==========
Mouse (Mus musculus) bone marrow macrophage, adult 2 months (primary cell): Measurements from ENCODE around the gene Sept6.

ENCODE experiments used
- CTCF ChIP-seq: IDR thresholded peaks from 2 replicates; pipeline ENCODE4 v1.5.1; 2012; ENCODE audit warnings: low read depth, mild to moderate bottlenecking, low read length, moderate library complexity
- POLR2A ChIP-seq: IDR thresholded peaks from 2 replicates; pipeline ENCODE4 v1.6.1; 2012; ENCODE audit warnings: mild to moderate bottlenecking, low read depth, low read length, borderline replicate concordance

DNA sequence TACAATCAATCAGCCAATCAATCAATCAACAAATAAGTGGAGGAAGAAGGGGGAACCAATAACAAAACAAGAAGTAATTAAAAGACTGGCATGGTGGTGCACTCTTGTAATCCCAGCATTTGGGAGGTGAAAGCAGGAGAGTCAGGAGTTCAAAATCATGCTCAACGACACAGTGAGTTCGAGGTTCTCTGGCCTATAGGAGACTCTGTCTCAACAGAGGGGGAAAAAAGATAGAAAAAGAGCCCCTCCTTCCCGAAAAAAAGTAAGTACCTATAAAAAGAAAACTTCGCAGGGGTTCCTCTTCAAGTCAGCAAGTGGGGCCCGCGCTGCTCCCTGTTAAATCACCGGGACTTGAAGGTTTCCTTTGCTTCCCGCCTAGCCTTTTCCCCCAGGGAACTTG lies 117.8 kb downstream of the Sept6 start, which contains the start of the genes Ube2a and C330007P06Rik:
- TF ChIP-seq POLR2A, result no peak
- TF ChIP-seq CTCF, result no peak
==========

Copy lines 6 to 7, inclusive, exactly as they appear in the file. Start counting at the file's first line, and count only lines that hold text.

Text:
- TF ChIP-seq POLR2A, result no peak
- TF ChIP-seq CTCF, result no peak